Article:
- Carol teaching the kids about knives. Incredibly valuable, considering, and appropriate for Carol in light of Sophia, but it also saddens me that she has to hide it. The skills are necessary for the world that they live in where, even though they hope they are and they work towards being, no one is ever safe. However, we've seen what could be parent reaction. Rick tells Carl to go read comics and go to story time, to go be a kid. Unfortunately, childhood in this brave new world is completely unlike anything Rick has known and it's an irresponsible response to the situation. Kids are going to be kids, they're going to play and be silly, but the best thing that you can do for them is to teach them to be self-reliant. Teach them how to survive in their environment. Otherwise they may never make it to adulthood.

- BOB! OH, GOD! BOB! What are you doing? I get it. But, stupid, Bob. Stupid.

- Sasha and Tyreese: Was there ever a time when you weren't the boss of me? And then her smirk, "you had a few years before I was born." Ha Ha! Sasha is such a bad ass. Love Her!

- Hershel's speech at the end nailed everything for me. There is a way back and there is a way forward, you just have to take hold of it and not give into despair. Hershel is so our moral compass. Since the farm, he points True North more often than not. Never thought I'd love him so much considering how delusional he was in the beginning. Ha! I could also say the same thing about Daryl. WTH?! Who knew I'd fall in love with a once-racist, redneck, hick thug. gods! Daryl Dixon for the win.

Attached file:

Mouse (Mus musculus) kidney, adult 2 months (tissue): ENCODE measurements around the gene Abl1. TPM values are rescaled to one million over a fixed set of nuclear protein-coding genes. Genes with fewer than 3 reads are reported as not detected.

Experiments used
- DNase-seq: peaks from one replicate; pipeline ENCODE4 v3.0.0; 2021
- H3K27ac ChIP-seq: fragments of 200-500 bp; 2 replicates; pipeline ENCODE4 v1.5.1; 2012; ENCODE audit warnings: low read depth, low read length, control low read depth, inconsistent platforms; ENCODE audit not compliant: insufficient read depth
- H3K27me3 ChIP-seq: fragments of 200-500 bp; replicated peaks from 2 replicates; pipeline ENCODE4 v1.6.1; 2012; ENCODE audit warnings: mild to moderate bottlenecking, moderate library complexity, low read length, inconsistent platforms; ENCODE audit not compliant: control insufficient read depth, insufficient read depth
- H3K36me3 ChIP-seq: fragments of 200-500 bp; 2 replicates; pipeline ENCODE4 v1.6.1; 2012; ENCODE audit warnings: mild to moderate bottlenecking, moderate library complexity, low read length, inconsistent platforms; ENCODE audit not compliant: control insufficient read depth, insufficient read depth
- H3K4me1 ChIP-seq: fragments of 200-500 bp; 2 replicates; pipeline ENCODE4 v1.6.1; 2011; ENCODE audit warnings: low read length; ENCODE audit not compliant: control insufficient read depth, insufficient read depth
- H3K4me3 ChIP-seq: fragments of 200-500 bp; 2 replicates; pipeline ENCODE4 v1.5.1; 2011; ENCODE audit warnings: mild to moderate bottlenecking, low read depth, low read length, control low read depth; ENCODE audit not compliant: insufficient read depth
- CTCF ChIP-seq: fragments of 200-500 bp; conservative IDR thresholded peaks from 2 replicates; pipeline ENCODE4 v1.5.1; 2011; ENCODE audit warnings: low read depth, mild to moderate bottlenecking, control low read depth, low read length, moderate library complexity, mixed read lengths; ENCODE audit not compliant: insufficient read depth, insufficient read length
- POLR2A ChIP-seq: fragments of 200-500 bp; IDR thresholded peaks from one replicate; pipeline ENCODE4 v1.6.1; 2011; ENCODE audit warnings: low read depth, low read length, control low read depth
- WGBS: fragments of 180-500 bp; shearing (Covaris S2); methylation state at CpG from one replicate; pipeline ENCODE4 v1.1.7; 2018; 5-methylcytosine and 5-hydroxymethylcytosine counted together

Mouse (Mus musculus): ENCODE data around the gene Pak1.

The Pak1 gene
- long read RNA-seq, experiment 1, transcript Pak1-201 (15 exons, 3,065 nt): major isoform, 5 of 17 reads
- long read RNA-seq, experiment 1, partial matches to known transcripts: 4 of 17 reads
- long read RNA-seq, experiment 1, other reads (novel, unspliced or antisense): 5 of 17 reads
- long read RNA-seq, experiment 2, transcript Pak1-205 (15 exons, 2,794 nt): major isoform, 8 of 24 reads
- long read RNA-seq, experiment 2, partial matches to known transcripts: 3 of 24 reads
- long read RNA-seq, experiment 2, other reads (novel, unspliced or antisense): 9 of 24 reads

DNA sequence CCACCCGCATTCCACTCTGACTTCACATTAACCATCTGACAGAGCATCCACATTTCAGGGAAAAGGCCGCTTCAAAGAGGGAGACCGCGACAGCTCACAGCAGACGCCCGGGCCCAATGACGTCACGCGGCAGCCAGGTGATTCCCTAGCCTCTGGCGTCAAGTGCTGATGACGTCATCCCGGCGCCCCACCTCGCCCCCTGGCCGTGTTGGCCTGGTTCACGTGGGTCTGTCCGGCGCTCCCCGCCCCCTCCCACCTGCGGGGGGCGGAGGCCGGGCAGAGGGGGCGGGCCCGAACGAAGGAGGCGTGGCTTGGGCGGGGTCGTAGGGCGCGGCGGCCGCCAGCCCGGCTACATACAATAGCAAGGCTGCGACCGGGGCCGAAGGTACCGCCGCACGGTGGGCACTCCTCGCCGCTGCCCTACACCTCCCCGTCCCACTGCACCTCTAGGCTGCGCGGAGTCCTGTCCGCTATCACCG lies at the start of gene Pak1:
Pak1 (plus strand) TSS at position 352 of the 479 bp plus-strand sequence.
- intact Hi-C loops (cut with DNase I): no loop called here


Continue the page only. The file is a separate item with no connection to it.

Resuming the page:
If this is where we start, this episode that lines up ways to see the world, ways that still end in death, regardless of what you do, how do we anticipate the remainder of the season. Because this episode alone tells us that we are never safe (Patrick at the end of the episode). There are threats that we will never see coming (who knew she would come at Rick with a machete to feed her walker husband in a box AND the sudden pathogen). We can never prepare enough, all we can do is participate and try to be good to each other. Try to look out for each other, try to remember what it is to be human. When Rick tells the Irish woman that she has more to lose, I don't think he means just her life, he means herself. Her soul, her sense of right, however you choose to define it.
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August 2016